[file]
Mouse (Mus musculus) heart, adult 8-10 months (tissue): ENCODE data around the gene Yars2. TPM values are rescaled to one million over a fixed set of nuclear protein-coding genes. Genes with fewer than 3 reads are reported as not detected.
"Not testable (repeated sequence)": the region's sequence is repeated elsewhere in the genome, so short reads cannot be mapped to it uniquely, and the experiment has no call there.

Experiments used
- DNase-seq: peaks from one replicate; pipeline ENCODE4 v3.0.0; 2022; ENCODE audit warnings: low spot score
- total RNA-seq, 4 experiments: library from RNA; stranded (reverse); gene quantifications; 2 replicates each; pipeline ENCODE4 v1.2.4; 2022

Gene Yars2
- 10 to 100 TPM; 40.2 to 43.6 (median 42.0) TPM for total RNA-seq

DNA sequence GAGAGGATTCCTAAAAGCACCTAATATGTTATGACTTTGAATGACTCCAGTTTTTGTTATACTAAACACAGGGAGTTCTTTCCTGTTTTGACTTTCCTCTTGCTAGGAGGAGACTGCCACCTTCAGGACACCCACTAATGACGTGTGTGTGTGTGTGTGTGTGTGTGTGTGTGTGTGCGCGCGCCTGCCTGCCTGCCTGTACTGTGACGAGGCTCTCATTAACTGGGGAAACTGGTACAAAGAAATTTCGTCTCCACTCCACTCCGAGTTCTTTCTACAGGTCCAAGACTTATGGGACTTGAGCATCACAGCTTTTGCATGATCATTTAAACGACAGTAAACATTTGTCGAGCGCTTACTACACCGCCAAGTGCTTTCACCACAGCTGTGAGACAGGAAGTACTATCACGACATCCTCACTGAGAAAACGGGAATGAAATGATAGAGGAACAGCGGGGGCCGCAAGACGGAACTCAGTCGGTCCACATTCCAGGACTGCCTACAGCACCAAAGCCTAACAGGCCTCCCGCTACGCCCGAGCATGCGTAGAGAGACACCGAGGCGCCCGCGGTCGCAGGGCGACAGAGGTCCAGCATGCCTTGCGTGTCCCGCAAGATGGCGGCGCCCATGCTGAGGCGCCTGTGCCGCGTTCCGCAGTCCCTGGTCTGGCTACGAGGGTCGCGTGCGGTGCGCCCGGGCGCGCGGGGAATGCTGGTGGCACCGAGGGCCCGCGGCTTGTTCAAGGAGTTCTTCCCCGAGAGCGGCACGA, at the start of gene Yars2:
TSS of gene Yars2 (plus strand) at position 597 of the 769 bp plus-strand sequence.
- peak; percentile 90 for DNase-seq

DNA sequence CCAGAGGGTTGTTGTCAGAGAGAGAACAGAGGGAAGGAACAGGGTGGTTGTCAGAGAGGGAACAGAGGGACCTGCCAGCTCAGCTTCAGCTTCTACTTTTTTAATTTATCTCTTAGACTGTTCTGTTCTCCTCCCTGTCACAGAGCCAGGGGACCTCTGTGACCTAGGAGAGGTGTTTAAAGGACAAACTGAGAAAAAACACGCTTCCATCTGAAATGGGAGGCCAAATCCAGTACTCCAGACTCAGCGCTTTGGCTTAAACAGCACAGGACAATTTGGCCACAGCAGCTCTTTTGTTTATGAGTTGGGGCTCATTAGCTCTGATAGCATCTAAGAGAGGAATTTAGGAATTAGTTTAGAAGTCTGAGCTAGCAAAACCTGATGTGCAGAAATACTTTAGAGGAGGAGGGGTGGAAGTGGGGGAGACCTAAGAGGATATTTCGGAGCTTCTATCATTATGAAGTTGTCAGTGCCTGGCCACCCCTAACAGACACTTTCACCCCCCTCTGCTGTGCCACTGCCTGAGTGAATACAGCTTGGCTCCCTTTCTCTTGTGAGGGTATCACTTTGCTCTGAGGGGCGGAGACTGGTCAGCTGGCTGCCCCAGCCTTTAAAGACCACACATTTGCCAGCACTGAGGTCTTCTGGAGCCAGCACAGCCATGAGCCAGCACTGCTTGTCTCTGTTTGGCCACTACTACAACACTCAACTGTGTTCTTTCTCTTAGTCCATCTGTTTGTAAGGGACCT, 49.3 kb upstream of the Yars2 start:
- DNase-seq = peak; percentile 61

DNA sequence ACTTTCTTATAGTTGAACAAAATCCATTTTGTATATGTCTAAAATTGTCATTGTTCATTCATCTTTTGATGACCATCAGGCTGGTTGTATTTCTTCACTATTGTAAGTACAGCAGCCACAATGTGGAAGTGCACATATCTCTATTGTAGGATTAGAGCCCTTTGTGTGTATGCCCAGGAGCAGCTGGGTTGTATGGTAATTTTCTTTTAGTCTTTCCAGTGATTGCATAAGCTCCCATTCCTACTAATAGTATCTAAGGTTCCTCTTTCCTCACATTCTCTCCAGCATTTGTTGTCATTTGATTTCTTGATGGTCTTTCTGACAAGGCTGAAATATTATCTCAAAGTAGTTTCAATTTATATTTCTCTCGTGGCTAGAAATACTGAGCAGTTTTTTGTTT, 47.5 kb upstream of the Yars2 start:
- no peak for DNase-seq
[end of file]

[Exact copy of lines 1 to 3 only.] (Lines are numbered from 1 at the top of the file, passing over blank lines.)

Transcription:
Mouse (Mus musculus) heart, adult 8-10 months (tissue): ENCODE data around the gene Yars2. TPM values are rescaled to one million over a fixed set of nuclear protein-coding genes. Genes with fewer than 3 reads are reported as not detected.
"Not testable (repeated sequence)": the region's sequence is repeated elsewhere in the genome, so short reads cannot be mapped to it uniquely, and the experiment has no call there.

Experiments used